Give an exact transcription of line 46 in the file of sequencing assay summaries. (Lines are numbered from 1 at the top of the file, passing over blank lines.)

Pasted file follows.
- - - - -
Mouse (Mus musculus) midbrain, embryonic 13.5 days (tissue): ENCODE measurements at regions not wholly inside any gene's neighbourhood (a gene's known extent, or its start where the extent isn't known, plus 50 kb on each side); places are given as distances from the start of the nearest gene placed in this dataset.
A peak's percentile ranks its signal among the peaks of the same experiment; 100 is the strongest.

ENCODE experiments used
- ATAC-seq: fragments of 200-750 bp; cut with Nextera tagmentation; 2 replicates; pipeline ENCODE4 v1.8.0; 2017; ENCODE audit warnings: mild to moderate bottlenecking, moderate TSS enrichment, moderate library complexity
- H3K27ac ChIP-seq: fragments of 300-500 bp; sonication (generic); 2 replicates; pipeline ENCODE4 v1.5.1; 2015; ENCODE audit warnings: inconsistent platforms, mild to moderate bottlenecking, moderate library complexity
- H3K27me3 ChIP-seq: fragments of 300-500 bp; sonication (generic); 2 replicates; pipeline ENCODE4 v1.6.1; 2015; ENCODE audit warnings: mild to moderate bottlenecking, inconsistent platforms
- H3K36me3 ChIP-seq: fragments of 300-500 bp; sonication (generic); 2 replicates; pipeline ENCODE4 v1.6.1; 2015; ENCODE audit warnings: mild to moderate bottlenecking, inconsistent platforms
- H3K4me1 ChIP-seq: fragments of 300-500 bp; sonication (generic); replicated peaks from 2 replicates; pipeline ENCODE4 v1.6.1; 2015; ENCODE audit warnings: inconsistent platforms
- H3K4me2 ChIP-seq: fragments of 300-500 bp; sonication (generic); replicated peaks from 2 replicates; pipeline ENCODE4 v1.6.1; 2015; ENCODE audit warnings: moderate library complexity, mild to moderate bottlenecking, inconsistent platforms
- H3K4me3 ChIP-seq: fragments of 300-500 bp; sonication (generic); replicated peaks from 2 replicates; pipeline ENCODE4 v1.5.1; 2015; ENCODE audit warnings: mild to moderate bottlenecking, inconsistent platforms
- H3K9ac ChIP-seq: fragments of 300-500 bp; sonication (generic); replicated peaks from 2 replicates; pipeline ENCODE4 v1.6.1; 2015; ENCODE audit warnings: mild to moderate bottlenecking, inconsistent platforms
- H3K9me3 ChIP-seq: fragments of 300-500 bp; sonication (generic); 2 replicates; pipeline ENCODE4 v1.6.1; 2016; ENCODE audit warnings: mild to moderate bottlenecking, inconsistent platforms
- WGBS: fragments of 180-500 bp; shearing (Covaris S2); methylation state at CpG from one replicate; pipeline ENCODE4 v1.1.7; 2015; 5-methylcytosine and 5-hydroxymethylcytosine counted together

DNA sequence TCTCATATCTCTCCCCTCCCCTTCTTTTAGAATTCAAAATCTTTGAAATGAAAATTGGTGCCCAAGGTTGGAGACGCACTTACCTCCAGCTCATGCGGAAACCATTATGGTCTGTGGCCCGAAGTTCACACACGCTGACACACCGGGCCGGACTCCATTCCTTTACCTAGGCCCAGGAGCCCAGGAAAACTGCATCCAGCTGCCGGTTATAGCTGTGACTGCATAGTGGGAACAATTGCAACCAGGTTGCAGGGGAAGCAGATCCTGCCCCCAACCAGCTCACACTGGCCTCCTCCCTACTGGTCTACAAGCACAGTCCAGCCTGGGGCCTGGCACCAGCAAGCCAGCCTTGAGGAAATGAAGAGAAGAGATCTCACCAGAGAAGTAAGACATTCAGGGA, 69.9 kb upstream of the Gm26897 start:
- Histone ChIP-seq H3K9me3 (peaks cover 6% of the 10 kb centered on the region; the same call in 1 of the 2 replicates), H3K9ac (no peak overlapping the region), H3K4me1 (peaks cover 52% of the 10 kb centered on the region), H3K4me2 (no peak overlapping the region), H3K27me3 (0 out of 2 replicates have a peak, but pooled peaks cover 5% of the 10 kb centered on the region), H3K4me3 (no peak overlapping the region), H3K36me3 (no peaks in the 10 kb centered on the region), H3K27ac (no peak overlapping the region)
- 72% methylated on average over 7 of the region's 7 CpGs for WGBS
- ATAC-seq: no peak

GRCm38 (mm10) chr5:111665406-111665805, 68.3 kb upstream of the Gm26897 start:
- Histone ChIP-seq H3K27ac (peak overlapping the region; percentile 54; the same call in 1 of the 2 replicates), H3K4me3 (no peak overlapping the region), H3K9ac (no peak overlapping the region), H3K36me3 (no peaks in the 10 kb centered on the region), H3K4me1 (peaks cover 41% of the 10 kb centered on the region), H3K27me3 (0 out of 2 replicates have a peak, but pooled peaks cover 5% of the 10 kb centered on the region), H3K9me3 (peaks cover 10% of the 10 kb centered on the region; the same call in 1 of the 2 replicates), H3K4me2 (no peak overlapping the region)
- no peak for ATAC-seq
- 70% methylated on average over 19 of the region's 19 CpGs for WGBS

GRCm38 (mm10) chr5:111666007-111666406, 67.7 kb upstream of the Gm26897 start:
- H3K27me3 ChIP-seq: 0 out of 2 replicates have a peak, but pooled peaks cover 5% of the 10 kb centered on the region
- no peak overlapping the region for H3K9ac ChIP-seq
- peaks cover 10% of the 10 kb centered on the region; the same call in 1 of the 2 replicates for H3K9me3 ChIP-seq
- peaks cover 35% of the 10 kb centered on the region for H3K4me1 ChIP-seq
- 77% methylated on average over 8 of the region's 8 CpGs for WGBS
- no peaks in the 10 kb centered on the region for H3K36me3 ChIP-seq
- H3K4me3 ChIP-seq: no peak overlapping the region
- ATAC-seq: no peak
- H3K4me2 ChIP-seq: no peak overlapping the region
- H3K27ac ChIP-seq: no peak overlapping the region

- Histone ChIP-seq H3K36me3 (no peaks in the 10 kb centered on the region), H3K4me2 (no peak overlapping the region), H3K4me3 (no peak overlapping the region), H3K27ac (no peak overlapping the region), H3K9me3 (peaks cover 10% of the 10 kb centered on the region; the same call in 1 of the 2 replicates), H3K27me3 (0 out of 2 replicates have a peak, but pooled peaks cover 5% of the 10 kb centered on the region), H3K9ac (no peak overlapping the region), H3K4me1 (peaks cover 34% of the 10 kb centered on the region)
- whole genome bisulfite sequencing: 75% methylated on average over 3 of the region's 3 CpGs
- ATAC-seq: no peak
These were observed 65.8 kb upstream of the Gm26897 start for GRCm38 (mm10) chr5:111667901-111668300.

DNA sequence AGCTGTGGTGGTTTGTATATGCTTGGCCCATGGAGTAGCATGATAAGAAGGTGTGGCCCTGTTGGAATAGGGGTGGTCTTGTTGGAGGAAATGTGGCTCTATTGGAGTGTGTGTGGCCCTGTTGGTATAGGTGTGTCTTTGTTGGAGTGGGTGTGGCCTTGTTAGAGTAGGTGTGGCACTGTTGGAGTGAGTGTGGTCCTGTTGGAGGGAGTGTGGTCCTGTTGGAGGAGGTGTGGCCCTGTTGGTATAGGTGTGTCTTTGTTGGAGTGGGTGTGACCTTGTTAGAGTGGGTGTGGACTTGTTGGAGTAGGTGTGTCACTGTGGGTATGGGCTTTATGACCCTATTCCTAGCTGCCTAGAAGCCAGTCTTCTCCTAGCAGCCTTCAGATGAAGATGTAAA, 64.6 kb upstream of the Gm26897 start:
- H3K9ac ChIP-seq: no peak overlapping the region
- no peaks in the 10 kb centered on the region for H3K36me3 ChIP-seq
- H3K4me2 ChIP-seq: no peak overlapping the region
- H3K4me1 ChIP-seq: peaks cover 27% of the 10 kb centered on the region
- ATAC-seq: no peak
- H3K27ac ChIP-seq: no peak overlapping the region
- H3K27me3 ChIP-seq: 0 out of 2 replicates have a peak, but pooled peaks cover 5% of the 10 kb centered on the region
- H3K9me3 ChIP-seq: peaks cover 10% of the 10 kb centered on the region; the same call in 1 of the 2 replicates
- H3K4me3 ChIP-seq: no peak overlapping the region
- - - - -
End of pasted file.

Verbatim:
- H3K4me3 ChIP-seq: no peak overlapping the region